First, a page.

It is important, as many Peers have mentioned, that one reads the stories of these young people to understand the impact of the failure to provide adequate services properly. One case study sticks in my mind after reading through the Inquest and T2A report Stolen Lives and Missed Opportunities. It is that of Alex, a 15 year-old mixed-race boy who was found hanging in his cell by his shoelaces in 2012 and, sadly, died while in custody. Alex was placed in long-term foster care at five years of age after being sexually abused by a member of his maternal family. He suffered trauma from the abuse later on and became difficult to manage due to his complex needs: ADHD, attachment issues and educational difficulties. He had a total of eight different social workers from the age of five until his death. In 2011, he received a 10-month custodial sentence. This was his first time in custody but, due to his age and vulnerabilities, he was sent to an institution where he was one of the youngest children.

On the day of Alex’s death, he was in a clearly heightened state of distress and had made a disclosure about his sexual abuse to a prison officer for the first time. It was found that adequate support was not given. The failures included: having no named social worker; a lack of communication with external agencies; no support for Alex’s specific mental health needs; not having an adequate level of support for him or other vulnerable looked- after children; and that youth offending workers did not have enough responsibility for Alex’s care needs while in custody—and before he arrived in custody, there was no evidence of an appropriate forensic psychiatric assessment. When you look at that case, you can see the litany of errors. There was no adequate psychiatric assessment when he could have been diverted from custody and subsequent fatal actions. This is clearly a tragedy and one which could have been avoided.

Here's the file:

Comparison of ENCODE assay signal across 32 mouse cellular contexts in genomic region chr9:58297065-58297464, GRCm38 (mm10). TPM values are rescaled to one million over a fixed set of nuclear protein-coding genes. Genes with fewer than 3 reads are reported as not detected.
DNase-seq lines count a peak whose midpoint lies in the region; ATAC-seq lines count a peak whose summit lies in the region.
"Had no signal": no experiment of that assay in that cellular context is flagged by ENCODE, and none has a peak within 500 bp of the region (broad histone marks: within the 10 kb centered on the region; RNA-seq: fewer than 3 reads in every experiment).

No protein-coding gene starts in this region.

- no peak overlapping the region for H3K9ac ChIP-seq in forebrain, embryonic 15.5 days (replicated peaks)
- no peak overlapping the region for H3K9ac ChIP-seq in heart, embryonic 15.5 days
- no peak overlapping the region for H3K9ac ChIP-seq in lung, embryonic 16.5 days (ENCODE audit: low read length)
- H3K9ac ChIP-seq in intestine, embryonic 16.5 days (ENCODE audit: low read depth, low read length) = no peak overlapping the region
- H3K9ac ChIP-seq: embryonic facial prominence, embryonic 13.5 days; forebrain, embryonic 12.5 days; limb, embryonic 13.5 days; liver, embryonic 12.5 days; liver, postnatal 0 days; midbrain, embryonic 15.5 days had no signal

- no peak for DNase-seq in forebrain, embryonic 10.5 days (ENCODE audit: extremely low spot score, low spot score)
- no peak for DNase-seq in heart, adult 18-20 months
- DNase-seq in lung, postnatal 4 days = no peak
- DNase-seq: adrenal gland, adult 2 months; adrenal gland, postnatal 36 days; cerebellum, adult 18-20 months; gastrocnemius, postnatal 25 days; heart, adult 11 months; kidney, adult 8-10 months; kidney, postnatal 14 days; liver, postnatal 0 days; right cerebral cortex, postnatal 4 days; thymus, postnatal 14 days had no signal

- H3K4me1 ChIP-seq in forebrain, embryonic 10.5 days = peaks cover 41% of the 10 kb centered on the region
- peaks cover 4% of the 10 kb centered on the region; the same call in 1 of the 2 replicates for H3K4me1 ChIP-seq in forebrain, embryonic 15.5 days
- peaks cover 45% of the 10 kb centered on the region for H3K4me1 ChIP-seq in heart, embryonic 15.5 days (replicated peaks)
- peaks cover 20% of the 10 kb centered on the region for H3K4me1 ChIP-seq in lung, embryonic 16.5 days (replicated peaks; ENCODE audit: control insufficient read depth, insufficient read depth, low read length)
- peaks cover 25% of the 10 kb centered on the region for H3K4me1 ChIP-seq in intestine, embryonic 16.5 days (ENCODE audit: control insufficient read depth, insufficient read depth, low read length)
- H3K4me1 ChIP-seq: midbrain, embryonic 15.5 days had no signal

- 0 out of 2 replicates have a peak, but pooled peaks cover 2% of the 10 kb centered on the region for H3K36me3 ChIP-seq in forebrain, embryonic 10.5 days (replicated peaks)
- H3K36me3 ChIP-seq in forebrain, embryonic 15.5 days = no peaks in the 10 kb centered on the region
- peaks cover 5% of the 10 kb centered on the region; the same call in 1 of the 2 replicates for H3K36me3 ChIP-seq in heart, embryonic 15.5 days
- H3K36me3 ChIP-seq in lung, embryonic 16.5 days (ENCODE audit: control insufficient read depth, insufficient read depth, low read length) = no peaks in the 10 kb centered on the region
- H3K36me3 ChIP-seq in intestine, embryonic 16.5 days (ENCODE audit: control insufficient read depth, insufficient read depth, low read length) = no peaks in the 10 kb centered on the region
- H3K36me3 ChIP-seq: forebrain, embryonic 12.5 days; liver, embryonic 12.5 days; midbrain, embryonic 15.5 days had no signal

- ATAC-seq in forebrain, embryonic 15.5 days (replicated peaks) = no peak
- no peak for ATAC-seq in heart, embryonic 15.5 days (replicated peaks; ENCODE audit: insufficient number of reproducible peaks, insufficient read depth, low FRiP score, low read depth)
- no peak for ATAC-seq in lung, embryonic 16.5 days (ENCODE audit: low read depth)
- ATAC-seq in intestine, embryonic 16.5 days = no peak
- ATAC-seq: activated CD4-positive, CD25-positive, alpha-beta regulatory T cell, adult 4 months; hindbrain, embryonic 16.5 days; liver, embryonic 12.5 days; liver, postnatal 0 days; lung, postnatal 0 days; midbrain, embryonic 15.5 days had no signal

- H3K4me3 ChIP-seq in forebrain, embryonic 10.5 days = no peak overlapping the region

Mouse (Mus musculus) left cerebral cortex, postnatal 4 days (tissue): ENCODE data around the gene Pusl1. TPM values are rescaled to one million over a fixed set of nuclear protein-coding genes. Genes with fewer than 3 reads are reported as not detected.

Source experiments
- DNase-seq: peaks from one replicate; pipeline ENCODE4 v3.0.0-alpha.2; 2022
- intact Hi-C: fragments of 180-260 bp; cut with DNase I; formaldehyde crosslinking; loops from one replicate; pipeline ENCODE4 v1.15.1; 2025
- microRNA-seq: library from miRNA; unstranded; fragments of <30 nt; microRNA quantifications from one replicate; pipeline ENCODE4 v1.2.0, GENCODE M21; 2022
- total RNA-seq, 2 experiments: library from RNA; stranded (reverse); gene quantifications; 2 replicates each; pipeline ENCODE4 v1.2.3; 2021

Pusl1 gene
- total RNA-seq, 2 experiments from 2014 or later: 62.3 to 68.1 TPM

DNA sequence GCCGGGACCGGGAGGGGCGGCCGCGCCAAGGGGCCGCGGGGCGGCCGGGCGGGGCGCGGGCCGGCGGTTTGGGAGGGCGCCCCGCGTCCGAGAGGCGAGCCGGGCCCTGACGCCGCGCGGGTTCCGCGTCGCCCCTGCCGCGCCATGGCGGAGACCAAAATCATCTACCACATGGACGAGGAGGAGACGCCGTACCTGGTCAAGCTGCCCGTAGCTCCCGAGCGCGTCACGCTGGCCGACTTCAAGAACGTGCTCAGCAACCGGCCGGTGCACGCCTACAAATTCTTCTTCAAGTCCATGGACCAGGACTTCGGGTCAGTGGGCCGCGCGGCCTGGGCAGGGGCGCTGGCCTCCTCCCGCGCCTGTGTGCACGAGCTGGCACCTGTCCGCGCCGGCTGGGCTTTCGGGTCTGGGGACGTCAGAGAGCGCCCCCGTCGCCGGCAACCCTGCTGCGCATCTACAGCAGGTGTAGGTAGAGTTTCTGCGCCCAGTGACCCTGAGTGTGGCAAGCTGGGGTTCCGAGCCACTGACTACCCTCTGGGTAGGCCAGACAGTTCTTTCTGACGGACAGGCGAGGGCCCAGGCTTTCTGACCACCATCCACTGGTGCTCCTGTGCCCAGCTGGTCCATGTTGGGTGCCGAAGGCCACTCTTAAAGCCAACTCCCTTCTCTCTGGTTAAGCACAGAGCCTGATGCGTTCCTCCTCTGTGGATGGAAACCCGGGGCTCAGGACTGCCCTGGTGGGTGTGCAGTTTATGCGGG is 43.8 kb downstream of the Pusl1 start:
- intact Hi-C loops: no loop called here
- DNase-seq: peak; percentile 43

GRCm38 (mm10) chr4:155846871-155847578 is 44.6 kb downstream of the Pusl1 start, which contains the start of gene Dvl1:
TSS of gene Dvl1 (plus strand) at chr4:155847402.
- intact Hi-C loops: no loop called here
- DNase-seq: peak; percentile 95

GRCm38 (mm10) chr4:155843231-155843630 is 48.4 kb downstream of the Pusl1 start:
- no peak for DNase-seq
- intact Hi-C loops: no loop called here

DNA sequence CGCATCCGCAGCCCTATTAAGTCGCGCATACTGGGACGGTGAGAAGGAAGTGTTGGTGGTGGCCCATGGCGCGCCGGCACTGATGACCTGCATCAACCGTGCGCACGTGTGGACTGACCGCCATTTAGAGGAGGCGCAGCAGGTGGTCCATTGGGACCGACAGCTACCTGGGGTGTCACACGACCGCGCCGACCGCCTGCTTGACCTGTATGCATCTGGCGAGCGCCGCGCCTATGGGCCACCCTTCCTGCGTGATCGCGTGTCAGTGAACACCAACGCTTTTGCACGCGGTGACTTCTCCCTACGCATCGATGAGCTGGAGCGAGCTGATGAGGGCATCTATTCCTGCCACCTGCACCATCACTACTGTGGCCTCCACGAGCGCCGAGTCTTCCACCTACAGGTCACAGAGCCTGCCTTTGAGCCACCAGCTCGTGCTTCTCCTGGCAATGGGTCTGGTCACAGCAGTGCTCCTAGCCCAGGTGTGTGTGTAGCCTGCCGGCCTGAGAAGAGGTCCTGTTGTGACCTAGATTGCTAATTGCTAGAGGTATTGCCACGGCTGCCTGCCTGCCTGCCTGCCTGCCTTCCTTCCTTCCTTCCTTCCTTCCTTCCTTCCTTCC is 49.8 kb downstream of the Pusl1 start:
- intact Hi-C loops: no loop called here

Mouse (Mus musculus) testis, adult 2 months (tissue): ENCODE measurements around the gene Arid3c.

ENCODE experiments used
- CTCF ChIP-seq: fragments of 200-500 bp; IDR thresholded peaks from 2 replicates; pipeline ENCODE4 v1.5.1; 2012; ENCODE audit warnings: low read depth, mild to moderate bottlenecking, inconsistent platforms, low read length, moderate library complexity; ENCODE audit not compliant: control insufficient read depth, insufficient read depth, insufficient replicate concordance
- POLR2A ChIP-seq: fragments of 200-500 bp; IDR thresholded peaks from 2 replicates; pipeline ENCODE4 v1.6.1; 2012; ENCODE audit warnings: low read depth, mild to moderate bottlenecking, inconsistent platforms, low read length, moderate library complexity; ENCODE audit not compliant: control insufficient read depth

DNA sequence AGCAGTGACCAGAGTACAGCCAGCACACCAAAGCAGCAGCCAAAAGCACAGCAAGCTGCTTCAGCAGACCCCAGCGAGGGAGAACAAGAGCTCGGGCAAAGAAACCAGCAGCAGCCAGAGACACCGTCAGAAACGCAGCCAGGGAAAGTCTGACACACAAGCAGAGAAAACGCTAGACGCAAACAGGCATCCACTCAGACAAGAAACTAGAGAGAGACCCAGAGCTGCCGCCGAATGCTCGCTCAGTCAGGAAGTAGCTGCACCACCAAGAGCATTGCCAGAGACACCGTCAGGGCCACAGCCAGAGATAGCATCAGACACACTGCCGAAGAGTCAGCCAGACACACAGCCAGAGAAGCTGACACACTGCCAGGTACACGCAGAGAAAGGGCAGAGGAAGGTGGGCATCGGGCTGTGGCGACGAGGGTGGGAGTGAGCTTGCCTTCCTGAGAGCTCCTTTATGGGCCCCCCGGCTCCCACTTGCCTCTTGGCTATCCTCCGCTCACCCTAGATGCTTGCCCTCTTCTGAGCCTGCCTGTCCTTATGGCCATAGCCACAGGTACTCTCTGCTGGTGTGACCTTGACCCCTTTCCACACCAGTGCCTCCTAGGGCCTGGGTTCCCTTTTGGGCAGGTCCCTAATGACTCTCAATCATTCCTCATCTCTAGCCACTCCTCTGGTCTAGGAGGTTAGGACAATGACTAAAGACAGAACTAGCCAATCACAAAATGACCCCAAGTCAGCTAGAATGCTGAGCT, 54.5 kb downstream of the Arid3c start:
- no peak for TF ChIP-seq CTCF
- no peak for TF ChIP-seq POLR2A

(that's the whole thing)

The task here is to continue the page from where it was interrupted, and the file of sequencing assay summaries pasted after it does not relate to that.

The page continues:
It is a welcome statistic to note that the number of young adults in custody is declining, but there are still too many with complex needs entering the prison system. We know that management of young adults requires a distinct approach. Those who remain in custody are some of the most vulnerable, troubled young adults with complex needs such as family discord, substance misuse, mental health difficulties and learning disabilities. They are often the victims of exploitation, abuse and trauma, underpinned by poverty and inequality. We need to change the cycle that exists between poverty, complex needs and prison so that the number of people entering the criminal justice system with complex needs is reduced. My view is that young people with the needs that Alex had and who end up in prison should be seen as a “never” event. It is a crisis, not something that we should accept as a given.